Tunisians prepare to vote for a new parliament on revolution anniversary

Election is first step towards establishing revamped political system laid out under country's new constitution

A billboard in Tunis encourages people to vote in the Tunisian national election scheduled for December 17. AFP
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Tunisians will head to the polls on Saturday for the second time this year to vote under a new electoral system for a new parliament, set up under a new constitution.

Since the suspension — and later the dissolution — of the previous parliament, Tunisian President Kais Saied has ruled the country through executive decrees as part of what he has called a state of exceptional measures.

Mr Saied said Saturday’s election for the House of Representatives — one of two chambers set up under the new parliamentary system — will allow for the improved devolution of powers as well as better representation. Elections for the second chamber, the National Council of Regions and Districts, have not been scheduled.

Many of Tunisia's established parties have called for a boycott of Saturday's election, saying the political system, which was established under a constitution passed in a referendum with only 30 per cent turnout, was undemocratic.

The electoral law was changed through a decree issued by Mr Saied in September, with one major change being that voters will now cast ballots for individuals instead of party lists.

Mr Saied selected the election date to coincide with the 12th anniversary of the act of self-immolation by a street vendor that led to nationwide protests against the autocratic regime of president Zine El Abidine Ben Ali.

But Tunisia's economic troubles have tarnished the 11 years since the popular uprising.

The most recent economic crisis has caused shortages of basic goods such as milk, coffee and medicine, while the inflation rate has reached a 9.8 per cent and unemployment 16.8 per cent, according to the National Statistics Institute.

Some Tunisians are not convinced the latest political changes will be beneficial.

“I am not voting on Saturday because I simply do not want to associate myself with such a process,” said Meher Khelifi, 30, part of a group of young people sitting in a cafe in the L’Aouina suburb of the capital Tunis.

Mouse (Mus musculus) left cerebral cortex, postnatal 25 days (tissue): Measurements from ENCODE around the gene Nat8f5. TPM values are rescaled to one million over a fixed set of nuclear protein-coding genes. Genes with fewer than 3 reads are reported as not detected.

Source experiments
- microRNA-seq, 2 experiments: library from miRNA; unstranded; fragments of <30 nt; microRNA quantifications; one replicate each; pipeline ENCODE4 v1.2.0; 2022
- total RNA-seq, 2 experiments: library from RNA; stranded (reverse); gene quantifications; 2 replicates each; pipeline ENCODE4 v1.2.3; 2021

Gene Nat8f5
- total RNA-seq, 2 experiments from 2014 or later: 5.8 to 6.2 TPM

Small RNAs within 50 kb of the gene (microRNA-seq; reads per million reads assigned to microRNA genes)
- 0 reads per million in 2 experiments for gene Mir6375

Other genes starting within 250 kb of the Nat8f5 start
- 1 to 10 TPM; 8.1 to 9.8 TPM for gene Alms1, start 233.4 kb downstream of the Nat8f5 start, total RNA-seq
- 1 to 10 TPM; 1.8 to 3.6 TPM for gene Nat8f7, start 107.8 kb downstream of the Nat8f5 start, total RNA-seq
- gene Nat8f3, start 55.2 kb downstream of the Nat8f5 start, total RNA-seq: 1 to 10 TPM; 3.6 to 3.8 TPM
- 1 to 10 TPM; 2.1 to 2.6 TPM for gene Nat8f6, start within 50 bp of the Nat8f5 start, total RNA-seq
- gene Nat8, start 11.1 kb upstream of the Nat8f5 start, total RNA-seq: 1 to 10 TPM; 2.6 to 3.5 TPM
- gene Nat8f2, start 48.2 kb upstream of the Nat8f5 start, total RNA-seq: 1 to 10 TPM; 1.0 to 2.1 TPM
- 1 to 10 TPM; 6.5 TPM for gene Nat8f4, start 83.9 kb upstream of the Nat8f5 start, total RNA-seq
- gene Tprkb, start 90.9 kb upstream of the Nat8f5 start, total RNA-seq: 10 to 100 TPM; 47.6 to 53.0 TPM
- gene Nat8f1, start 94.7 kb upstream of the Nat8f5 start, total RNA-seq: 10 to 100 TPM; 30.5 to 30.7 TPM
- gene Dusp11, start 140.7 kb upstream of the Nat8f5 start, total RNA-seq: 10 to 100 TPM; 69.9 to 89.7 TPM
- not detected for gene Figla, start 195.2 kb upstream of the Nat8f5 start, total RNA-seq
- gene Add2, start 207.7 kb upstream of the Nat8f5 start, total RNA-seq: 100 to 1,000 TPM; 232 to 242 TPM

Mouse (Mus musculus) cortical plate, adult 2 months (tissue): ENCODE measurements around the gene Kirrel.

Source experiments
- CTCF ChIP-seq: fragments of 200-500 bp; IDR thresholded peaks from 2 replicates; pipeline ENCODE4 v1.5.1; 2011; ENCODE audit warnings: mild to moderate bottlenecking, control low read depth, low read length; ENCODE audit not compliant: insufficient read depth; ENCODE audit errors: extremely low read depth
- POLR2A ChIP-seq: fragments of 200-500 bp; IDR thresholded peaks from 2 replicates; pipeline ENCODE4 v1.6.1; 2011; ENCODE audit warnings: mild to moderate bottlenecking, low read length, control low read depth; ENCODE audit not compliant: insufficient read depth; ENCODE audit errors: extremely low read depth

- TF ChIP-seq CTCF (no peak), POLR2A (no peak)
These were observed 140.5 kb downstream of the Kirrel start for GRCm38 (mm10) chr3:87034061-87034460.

“Most of the candidates are unknown individuals and political outsiders, some of them have corruption allegations surrounding their names.

“I cannot take part in something where I do not believe in its results.”

Intissar Gassara, another member of the group, said: “In my constituency, there’s only one candidate and that candidate is a known black market smuggler — how did he suddenly become eligible to run?”

The candidate is certain to win, she said, as he is the only person standing in the constituency.

Political commentators as well as ordinary citizens have observed that the new electoral system not only gives the advantage to candidates with money and fame, but has also severely reduced the number of people running.

Tunisia’s electoral commission was forced to cancel elections in seven oversees constituencies because there were no candidates.

Posters of candidates running in Saturday's parliamentary elections from the Ain Drahem-Tabarka constituency in north-west Tunisia. Ghaya Ben Mbarek / The National.

But Ahmed Sassi, a 37-year-old primary schoolteacher who is standing for election in Tunis's El Kabaria district, believes “the solution is in our hands” — the motto of his campaign.

His campaign page on Facebook said that young people make up 60 per cent of El Kabaria's population of 100,000, and they do not have any prospects for a better future.

“Our bet today is to end the state’s austerity measures that mostly target popular neighbourhoods and continue to marginalise it,” Mr Sassi said in a campaign advertisement.

He wants the state to provide services such as basic health care, public transport and well-equipped schools.

“These are not promises but are rather the path that I hope we get to work on fulfilling together,” he says in a video posted on his page.

Kmar Ezzmen Khaldi, a law student, is not convinced.

“The elections are only taking place to give the illusion that we still have functioning institutions in this country,” she said.

Polling booths across the country will open at 8am and close at 6pm, with more than nine million registered voters eligible to take part.

Exit polls are expected by 6pm, but the preliminary results are only likely to be released between December 18 and 20.

The final results will be announced on January 19 after the conclusion of any appeals processes taken to Tunisia’s Administrative Court.

Updated: December 16, 2022, 6:31 PM